Niall Carson/PA via AP
An abortion debate that has inflamed passions in Ireland for decades will come down to a single question on Friday: yes or no?
The referendum on whether to repeal the country's strict anti-abortion law is being seen by anti-abortion activists as a last-ditch stand against what they view as a European norm of abortion-on-demand, while for pro-abortion rights advocates, it is a fundamental moment for declaring an Irish woman's right to choose. couple
If the "yes" side prevails and the constitutional ban on abortions is repealed, the government plans to introduce legislation that would allow abortion within the first 12 weeks of pregnancy, and later in specific cases when the woman is at grave risk or the fetus is likely to die in the womb or shortly after birth. Parliament would then debate this plan.
Milwaukee’s chief of police said officers “acted inappropriately” during a January arrest of Bucks guard Sterling Brown, that included use of a stun gun, and apologized to the NBA player.
Chief Alfonso Morales’ apology came as the department released body-camera footage of the arrest, which occurred around 2 a.m. on Jan. 26 in a Walgreens parking lot. Brown was tased and arrested during a routine parking violation, Morales said. No charges were ever filed against Brown.
“The department conducted an investigation into the incident, which revealed members acted inappropriately and those members were recently disciplined,” Morales said at a brief news conference Wednesday.
Republican and Democratic lawmakers on Thursday huddled in classified briefings about the origins of the FBI investigation into Russia's meddling in the 2016 presidential election, a highly unusual series of meetings prompted by partisan allegations that the bureau spied on the Trump campaign.
Democrats emerged from the meetings saying they saw no evidence to support Republican allegations that the FBI acted inappropriately in its early investigation into ties between Russia and Donald Trump's presidential campaign. Senate Majority Leader Mitch McConnell told Fox News he had learned "nothing particularly surprising," but declined to go into detail.
The families of two students killed in the Parkland school shooting are suing the gun manufacturer that built the weapon used in the attack that killed 17 people and the store that sold it.
The family of Jamie Guttenberg, a 14-year-old freshman at Marjory Stoneman Douglas High School who was among the 14 students that were killed in the Feb. 14 attack, held a Thursday press conference in Miami to announce the suit over the Smith and Wesson M&P15 semiautomatic rifle used in the attack.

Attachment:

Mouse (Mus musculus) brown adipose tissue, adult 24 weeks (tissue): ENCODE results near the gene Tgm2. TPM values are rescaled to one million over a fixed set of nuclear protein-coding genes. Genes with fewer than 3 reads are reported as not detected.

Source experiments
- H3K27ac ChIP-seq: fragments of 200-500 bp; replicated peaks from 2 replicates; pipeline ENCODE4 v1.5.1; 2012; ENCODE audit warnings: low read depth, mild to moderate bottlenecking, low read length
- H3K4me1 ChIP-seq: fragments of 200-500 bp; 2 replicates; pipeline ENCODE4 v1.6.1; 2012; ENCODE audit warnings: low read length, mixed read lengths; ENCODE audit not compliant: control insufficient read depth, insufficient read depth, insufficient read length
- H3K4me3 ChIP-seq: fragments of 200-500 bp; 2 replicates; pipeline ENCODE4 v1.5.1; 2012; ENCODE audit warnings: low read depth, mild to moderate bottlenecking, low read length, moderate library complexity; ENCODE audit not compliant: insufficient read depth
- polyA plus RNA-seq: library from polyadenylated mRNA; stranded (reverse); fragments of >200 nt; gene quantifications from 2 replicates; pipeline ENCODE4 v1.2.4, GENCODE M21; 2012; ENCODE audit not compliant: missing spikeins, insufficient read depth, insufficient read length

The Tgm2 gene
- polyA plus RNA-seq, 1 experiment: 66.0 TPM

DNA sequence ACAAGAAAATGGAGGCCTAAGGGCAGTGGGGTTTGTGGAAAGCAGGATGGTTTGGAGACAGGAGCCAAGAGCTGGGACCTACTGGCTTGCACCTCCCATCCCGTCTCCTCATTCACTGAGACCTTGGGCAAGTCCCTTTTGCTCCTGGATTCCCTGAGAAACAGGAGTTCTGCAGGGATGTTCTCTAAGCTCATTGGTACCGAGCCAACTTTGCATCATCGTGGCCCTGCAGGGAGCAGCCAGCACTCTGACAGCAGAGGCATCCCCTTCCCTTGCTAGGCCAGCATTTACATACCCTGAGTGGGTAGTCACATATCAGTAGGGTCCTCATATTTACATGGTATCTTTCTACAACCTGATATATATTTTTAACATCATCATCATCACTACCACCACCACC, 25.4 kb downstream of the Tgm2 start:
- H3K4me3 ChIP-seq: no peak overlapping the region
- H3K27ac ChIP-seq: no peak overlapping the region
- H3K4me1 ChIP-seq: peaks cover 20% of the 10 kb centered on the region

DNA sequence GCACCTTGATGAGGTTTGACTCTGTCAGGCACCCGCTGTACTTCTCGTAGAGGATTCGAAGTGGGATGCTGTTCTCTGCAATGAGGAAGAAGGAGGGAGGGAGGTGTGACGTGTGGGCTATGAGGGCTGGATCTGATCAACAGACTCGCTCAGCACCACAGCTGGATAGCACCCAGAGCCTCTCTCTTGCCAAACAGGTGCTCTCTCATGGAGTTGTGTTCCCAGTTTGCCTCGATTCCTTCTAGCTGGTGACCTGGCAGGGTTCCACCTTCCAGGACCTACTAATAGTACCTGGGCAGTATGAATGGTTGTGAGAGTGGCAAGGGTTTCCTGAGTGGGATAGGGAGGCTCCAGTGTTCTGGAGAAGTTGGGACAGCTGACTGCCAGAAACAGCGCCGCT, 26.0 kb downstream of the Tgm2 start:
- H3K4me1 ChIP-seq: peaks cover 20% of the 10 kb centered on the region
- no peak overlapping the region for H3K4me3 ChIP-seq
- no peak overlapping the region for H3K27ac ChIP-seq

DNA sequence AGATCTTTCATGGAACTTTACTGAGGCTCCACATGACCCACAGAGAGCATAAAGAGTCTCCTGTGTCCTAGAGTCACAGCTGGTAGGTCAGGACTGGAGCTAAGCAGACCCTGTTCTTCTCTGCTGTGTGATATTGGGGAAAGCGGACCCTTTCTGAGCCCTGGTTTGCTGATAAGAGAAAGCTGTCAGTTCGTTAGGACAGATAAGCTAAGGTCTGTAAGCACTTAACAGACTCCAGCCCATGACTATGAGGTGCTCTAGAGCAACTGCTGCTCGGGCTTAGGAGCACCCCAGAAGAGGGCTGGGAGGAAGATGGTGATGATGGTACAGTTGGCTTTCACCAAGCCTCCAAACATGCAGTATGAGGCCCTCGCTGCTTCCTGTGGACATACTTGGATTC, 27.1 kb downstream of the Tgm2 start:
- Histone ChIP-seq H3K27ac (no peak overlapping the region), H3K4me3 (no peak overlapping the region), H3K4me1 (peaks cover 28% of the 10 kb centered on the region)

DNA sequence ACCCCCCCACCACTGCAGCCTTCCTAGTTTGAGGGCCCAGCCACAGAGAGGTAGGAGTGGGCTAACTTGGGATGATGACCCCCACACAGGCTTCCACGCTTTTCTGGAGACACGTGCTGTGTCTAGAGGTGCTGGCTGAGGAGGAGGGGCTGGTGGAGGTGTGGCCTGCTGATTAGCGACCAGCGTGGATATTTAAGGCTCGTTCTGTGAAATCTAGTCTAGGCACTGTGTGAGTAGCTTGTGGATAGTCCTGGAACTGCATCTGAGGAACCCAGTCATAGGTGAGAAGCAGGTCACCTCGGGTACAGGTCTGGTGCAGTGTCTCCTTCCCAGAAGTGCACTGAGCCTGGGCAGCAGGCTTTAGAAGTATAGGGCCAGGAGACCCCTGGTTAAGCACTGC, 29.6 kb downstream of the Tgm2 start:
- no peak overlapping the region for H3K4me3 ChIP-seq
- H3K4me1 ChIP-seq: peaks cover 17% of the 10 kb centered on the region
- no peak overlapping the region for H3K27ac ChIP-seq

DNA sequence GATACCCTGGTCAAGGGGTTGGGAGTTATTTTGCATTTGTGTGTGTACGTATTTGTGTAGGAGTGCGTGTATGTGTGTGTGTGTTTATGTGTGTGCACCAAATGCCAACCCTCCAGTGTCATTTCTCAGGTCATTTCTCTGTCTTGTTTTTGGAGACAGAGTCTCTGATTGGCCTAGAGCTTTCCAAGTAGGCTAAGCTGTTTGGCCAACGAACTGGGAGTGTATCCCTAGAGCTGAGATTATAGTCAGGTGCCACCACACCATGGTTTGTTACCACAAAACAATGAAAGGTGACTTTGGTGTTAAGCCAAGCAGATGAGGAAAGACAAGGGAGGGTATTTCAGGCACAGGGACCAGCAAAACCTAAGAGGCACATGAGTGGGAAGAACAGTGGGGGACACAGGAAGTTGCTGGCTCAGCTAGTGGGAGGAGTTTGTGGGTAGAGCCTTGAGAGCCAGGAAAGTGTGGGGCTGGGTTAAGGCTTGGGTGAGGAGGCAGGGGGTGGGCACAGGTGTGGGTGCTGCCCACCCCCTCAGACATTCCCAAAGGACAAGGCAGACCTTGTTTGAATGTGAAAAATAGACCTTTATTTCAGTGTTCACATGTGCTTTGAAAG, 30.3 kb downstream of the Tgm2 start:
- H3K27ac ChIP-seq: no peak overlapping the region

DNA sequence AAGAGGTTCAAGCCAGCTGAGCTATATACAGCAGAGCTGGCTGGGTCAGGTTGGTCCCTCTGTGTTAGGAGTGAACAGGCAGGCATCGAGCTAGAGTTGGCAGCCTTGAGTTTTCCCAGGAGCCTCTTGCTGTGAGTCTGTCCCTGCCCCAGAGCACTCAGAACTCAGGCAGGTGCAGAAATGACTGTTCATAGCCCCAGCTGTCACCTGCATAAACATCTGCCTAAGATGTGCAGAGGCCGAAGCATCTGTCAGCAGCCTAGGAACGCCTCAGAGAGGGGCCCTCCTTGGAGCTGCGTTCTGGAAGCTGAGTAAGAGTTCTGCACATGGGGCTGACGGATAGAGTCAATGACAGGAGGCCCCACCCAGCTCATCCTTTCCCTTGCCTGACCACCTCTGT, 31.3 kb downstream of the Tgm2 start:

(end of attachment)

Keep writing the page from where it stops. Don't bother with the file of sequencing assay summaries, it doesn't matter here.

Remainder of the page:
The South Florida Sun Sentinel reported that the family of Alex Schachter, another 14-year-old MSD freshman who was killed, is also involved in suing American Outdoor Brands and the store Tactical Supply, claiming they are complicit in the use of the weapon.
The Moreno Valley Unified School District in Southern California is facing a lawsuit after a mother says her special needs daughter was sexually assaulted by a fellow student at school and the principal tried to keep the third-grader quiet about the abuse.
The lawsuit filed by the student's mother, Akeila Lundy, claims that Lundy's 9-year-old daughter was molested on multiple occasions by a classmate inside a special education classroom at Honey Hollow Elementary School. Some incidents occurred during class with the teacher present, the suit states.
"I said, 'Say it again, I want to make sure,'" Lundy said of asking her daughter about the alleged abuse. "She told me, 'This student is touching my secret and I need you to call her mom to tell her to stop."
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Civil rights groups and educators lambasted Education Secretary Betsy DeVos after she said schools can decide whether to report undocumented students and their families to immigration authorities.
DeVos made the comments on Tuesday during testimony before the House Committee on Education and the Workforce in response to a question on whether principals and teachers should report undocumented students or families to Immigration and Customs Enforcement, NBC News reported.
Rep. Adriano Espaillat (D-N.Y.), who asked the question, immediately slammed DeVos' comments, saying that it's not up to local schools to define immigration policy. “Let me just remind madam chair that immigration law is federal law. It's not local law," said Espaillat.
After the hearing, educators and advocates also sharply disputed DeVos’ comments and noted a 1982 Supreme Court decision that states cannot deny students free public education based on their immigration status.
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Attorneys for the Trump administration were due in a Montana courtroom Thursday to defend the disputed Keystone XL oil sands pipeline against environmental groups that want to derail the project.
The 1,179-mile (1,800-kilometer) line proposed by TransCanada Corporation was rejected in 2015 by former President Barack Obama because of its potential to exacerbate climate change.
President Donald Trump revived the project soon after taking office last year, citing its potential to create jobs and advance energy independence.